chapter  5
Weapons and capabilities
Pages 16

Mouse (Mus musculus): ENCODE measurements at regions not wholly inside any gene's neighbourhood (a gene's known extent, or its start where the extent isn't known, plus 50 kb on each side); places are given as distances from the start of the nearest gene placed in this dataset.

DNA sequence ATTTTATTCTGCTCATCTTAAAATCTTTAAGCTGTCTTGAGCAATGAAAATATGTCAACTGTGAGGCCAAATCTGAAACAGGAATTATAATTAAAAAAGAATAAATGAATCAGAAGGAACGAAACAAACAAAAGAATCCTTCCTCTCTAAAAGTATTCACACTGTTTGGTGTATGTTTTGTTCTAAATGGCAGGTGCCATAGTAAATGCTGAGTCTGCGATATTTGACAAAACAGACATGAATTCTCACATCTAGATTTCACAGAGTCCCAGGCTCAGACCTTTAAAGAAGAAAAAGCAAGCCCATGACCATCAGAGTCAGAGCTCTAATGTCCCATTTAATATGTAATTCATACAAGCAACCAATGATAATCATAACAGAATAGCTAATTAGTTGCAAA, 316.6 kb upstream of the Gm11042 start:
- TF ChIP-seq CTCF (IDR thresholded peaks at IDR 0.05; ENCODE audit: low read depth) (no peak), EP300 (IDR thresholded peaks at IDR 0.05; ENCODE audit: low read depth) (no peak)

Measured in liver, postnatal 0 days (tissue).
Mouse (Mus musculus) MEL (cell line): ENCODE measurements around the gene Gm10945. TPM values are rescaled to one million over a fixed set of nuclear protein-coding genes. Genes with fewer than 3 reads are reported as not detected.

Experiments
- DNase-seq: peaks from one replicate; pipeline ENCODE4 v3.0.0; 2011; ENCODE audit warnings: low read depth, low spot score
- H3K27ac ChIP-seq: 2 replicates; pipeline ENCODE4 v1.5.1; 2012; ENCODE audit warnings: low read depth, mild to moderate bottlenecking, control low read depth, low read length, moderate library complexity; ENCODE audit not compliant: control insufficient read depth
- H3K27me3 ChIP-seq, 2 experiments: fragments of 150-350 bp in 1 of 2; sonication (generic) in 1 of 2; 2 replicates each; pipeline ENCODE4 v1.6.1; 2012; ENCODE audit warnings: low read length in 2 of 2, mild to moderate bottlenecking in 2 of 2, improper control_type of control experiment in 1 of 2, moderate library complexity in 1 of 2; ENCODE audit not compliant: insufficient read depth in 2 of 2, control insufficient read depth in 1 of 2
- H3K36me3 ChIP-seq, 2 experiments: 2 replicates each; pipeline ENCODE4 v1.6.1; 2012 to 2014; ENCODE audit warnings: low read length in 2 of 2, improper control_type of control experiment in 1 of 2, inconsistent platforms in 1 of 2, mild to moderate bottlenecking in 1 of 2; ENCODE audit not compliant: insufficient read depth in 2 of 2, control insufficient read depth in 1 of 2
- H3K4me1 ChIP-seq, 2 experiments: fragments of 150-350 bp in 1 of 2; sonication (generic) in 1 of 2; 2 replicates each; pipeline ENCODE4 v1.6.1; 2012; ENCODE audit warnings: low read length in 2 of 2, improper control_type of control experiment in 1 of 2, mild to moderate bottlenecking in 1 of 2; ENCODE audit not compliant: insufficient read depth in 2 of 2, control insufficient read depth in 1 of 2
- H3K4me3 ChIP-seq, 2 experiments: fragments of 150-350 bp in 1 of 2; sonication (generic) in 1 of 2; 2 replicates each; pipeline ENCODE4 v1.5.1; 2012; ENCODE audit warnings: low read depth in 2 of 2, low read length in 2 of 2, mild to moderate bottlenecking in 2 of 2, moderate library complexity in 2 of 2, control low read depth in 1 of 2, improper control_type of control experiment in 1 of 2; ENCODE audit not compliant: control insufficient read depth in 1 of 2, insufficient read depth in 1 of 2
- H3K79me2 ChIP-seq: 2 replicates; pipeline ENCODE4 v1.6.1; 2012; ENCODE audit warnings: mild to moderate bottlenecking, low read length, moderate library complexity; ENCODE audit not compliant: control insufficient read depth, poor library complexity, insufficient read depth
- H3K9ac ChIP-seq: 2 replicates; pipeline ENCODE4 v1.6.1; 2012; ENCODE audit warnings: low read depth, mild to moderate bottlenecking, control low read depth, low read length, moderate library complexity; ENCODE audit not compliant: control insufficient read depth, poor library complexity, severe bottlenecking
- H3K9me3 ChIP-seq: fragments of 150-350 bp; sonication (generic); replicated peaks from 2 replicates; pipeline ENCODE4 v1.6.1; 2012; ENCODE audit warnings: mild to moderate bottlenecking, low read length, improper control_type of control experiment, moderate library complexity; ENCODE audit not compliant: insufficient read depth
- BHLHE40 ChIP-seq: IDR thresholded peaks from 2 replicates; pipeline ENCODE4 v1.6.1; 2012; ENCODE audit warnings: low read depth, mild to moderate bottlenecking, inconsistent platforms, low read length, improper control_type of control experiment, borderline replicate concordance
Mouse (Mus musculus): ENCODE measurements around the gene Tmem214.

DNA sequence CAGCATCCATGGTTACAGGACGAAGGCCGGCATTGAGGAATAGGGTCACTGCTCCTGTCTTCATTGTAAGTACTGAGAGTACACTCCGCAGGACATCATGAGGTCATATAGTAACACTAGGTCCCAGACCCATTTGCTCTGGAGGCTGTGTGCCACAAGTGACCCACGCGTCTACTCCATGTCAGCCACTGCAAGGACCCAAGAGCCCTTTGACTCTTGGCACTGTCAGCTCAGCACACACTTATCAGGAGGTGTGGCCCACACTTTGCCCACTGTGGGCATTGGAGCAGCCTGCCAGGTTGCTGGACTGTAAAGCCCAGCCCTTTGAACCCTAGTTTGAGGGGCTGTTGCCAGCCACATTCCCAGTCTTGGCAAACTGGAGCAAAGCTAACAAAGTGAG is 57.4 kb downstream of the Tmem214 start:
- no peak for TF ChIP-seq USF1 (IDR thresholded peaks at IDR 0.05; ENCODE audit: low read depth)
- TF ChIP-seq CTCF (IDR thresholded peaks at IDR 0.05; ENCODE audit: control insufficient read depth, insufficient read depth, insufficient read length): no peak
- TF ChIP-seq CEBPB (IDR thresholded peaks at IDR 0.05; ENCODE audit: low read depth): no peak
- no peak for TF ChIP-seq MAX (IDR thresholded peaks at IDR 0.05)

Nuclear weapons: air, land, and under the sea Weapons range from hand grenades to nuclear weapons, and capabilities from night vision goggles to skilled computer hacking. It is nuclear weapons, though, which generate the most public debate. Nonproliferation is a central part of U.S. strategy. However, there are already a lot of nuclear weapons spread across the globe. Nine countries have such weapons: North Korea, India, Pakistan, Israel, Britain, France, China, Russia, and the United States. North Korea is thought to have only a few weapons and India, Pakistan and Israel 100 or fewer. It should be noted that Israel does not admit to having such weapons, and that, although North Korea may have only a handful, diplomats worry about that country’s erratic decision making, and also about the security of Pakistan’s weapons. India has been given special treatment. She has not signed the 1968 Non Proliferation Treaty (NPT) but has been given a waiver to conduct nuclear commerce. Britain, France and China have had nuclear weapons for decades but are thought to have 300 or fewer each. Although both Russia and the United States have greatly downsized their inventory since the height of the Cold War,1 Russia is estimated to have a current inventory of 12,000, perhaps 5,000 of which are operational.2 The United States is estimated to have an inventory of fewer than 10,000, 2,500 of them operational, the same number in storage, and about 4,500 scheduled for dismantling. The United States weapons are located in thirteen states and five nonnuclear European countries: Belgium, Italy, Turkey, Germany, and the Netherlands.3